Photographs by Kathy Mansfield
Wall calendar opens to 14" x 22".
Photographer Kathy Mansfield makes her home in the UK, by way of Massachusetts. You will have seen her work in WoodenBoat as well as Water Craft magazine in the UK, and other magazines.
Sailboats featured in this edition include:
≈ The 50’ Kismet was built in the Fife yard in Scotland in 1898 but later spent five decades in the mud in the east of England. After a four year restoration she is racing keenly in British and French regattas. She has a larch hull, mahogany topsides and interior, and oak and iroko frames.
≈ The 67’ yawl Black Watch was built at the famous Nevins Boatyard in 1938, designed by Olin Stephens of Sparkman & Stephens. She is double planked of cedar and mahogany with white oak frames, and still wins many races as here at the Castine Classics Regatta, followed by the Camden and Eggemoggin Reach Regattas.
≈ Dorothy is a 33’ Thames rater designed in 1894 by Linton Hope, built of teak planking on oak frames. She has a waterline length of 22’, narrow beam of 7’7” and draft of 3’11”. She sails here in the British Classic Yacht Regatta at Cowes on the Isle of Wight in England.
≈ Shenandoah of Sark is a steel 180’ three masted schooner that has circumnavigated the world many times, travelled 500 miles up the Amazon, explored the Niger and Congo rivers, and here sails at the Voiles de St Tropez in France. She was designed by Theodore Ferris, the only one of his designs still sailing, and built near Staten Island at the Townsend & Downey yard.
≈ Saskia is an 8 Meter class boat designed and built by William Fife in 1930. She won many regattas during her long life in Britain, another 50 years in Australia, and more recently back in Britain.
≈ Eleanora is a 162’ replica of the famous Herreshoff 1910 schooner Westward, built at the van de Graff shipyard in the Netherlands in 2000. Sadly she was sunk in 2022 by an offshore supply vessel in Port Tarragona, Spain when its engines got stuck in reverse. She has now been lifted and is being restored.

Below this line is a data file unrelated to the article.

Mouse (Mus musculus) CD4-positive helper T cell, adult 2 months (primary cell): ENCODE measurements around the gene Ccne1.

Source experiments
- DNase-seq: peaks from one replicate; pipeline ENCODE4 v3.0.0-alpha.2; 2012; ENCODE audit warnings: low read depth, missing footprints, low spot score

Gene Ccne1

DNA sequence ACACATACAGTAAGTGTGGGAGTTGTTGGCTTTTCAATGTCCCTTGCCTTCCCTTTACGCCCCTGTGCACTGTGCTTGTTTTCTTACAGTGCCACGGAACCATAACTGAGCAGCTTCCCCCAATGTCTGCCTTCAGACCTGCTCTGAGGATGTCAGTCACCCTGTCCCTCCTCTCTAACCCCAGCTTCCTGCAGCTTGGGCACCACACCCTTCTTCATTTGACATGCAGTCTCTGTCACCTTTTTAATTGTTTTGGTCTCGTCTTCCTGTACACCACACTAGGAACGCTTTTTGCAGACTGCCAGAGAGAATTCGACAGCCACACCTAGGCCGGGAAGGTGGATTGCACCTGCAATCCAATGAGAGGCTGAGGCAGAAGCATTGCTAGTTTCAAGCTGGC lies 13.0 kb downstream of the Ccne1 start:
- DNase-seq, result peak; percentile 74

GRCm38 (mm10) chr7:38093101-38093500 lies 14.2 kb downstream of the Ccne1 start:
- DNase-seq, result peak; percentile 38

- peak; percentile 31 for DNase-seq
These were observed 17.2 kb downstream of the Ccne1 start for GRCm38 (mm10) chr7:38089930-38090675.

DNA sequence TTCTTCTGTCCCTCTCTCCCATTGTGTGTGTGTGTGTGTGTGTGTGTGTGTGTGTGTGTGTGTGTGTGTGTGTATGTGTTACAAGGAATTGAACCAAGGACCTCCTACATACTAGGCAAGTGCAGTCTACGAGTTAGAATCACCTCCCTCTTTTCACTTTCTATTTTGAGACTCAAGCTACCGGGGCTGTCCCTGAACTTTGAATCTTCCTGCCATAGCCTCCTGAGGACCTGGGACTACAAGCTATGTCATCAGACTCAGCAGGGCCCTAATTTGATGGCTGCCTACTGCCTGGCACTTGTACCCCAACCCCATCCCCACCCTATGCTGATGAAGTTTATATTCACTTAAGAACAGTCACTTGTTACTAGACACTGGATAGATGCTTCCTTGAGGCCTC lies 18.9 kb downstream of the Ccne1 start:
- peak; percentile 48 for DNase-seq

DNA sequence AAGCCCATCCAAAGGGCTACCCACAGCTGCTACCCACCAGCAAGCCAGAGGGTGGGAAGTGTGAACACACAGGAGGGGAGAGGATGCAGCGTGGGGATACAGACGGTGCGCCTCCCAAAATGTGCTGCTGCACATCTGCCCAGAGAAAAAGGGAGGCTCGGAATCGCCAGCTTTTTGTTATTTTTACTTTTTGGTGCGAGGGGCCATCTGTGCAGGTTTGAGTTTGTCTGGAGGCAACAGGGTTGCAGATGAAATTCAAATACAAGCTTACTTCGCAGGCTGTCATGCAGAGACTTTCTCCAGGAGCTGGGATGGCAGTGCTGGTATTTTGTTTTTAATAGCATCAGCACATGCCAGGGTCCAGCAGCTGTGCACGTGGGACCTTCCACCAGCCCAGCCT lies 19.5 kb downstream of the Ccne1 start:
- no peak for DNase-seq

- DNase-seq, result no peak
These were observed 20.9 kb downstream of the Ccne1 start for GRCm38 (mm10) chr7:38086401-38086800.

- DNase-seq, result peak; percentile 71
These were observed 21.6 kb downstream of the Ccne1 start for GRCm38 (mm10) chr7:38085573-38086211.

≈ Designed by Clinton Crane in 1937, Gleam is built of mahogany and cedar planking on oak for his own personal yacht. She was influential in the development of the 12 Meter Class, eventually becoming the America’s Cup class in 1958. Gleam has been well maintained throughout her life and here sails under new ownership at the Castine Classics Regatta in Maine.
≈ Bijou II is a 30 Square Meter class boat designed by Knut Reimers and built in Bodensee, Germany. She’s lean and low, 40’9” long but just 29’ on the waterline and with a beam of only 7’. She’s wet but she’s fast!
≈ This 45’ Sparkman & Stephens ketch, Mermaid, was launched in 1957 at Paul Luke & Sons in East Boothbay, Maine. She’s rather like a cruising version of an Olin Stephens New York 32, strongly built with a double planked hull, mahogany over cedar.
≈ These two P Class gaff sloops have been restored by John Anderson in Maine and are sailing in the Mediterranean regattas. Corinthian was designed by Nat Herreshoof in 1911 and Olympian was designed by William Gardner in 1913
≈ Scud is a Bar Harbor 31, one of 13 sloops built by Herreshoff in 1903 and recently restored by Federico Nardi at the Argentario boatyard in Italy. These yachts are double planked with diagonal bronze strapping
≈ The 94’ Sumurun was designed and built by William Fife in 1914, originally a gaff rigged yawl but later converted to a Bermudan ketch. Her hull is teak above the waterline, elm below on oak frames with a teak deck. Based for many years in Maine, she is now sailing in Mediterranean regattas.
≈ Tuiga was designed by William Fife in 1909, 92’ long with a beam of 14’, the first of the new 15 Meter class which were favoured by the most prominent sailors of the time. She is the flagship of the Yacht Club of Monaco and one of four 15 Metres still sailing, a magnificent sight.